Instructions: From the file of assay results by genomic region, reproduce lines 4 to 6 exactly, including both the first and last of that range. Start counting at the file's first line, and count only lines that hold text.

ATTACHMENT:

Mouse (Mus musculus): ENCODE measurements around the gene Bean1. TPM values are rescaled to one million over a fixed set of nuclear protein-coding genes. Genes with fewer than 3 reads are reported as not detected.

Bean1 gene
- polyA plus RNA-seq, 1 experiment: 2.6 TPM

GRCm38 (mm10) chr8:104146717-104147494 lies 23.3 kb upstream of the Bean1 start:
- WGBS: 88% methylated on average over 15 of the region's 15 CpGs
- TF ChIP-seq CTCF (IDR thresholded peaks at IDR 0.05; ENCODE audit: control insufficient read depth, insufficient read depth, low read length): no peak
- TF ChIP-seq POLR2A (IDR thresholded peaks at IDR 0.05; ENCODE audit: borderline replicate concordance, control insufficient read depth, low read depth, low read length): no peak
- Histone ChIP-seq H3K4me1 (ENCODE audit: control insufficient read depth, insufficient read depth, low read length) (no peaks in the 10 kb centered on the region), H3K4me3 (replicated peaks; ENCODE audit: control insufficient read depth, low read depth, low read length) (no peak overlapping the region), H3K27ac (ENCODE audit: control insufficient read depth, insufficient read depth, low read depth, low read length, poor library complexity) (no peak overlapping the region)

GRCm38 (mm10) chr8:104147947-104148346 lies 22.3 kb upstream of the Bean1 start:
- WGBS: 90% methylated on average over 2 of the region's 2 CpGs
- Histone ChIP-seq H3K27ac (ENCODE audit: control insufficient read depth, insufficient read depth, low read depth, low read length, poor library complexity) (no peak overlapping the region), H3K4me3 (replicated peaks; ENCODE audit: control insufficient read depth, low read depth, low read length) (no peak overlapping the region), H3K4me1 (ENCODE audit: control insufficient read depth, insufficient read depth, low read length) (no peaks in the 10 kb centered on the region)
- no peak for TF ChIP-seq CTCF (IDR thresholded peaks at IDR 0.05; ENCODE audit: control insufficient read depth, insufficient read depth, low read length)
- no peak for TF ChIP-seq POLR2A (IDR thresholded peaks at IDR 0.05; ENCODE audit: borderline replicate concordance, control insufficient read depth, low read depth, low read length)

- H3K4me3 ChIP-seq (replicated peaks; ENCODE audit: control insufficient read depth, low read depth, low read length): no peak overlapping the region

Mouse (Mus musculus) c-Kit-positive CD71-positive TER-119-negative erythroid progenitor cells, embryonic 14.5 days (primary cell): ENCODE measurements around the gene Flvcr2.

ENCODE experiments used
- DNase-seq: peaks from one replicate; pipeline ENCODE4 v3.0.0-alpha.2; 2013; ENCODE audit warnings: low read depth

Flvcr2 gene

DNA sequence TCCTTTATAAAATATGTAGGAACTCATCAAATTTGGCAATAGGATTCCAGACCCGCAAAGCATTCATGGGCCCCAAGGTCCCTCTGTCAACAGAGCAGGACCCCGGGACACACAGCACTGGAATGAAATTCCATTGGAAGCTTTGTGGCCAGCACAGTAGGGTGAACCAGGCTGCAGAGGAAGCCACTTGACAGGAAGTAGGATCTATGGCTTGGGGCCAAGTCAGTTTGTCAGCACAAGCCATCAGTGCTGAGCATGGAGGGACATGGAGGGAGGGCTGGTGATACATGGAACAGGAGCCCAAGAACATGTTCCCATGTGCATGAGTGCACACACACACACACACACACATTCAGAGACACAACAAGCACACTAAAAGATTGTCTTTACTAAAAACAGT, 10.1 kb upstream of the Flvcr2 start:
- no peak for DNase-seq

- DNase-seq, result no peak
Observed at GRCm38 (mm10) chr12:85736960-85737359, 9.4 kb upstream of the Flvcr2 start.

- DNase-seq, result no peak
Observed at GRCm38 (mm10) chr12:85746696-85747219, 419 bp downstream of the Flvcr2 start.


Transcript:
GRCm38 (mm10) chr8:104146717-104147494 lies 23.3 kb upstream of the Bean1 start:
- WGBS: 88% methylated on average over 15 of the region's 15 CpGs
- TF ChIP-seq CTCF (IDR thresholded peaks at IDR 0.05; ENCODE audit: control insufficient read depth, insufficient read depth, low read length): no peak